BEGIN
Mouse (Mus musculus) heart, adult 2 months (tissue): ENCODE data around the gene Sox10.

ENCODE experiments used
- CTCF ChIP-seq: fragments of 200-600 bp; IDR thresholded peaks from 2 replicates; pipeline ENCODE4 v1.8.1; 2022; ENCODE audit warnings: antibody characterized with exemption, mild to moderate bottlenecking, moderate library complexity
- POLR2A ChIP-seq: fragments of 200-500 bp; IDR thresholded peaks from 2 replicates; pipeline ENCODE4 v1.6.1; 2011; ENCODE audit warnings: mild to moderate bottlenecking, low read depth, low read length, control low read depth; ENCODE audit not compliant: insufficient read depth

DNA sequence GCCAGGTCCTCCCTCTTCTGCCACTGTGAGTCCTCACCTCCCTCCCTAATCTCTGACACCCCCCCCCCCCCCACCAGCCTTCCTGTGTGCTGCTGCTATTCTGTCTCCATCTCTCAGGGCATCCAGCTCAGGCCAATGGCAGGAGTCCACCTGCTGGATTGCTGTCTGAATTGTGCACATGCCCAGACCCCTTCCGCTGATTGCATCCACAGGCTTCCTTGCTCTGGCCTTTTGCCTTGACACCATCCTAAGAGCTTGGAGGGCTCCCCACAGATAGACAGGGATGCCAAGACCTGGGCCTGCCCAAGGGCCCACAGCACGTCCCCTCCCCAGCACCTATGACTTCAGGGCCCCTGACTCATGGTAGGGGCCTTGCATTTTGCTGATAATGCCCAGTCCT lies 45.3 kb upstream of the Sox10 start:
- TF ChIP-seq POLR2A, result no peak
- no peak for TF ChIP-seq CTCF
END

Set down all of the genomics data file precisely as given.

Mouse (Mus musculus) heart, adult 2 months (tissue): ENCODE data around the gene Sox10.

ENCODE experiments used
- CTCF ChIP-seq: fragments of 200-600 bp; IDR thresholded peaks from 2 replicates; pipeline ENCODE4 v1.8.1; 2022; ENCODE audit warnings: antibody characterized with exemption, mild to moderate bottlenecking, moderate library complexity
- POLR2A ChIP-seq: fragments of 200-500 bp; IDR thresholded peaks from 2 replicates; pipeline ENCODE4 v1.6.1; 2011; ENCODE audit warnings: mild to moderate bottlenecking, low read depth, low read length, control low read depth; ENCODE audit not compliant: insufficient read depth

DNA sequence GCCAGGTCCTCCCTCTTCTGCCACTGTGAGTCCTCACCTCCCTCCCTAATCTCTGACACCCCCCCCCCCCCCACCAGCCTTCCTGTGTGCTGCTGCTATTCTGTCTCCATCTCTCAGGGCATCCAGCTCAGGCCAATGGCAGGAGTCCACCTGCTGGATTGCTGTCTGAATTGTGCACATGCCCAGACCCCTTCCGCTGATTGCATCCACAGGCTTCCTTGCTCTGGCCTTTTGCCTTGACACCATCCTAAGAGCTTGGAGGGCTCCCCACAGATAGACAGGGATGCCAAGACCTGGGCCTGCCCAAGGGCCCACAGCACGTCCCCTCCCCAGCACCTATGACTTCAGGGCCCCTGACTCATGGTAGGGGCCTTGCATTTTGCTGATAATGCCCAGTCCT lies 45.3 kb upstream of the Sox10 start:
- TF ChIP-seq POLR2A, result no peak
- no peak for TF ChIP-seq CTCF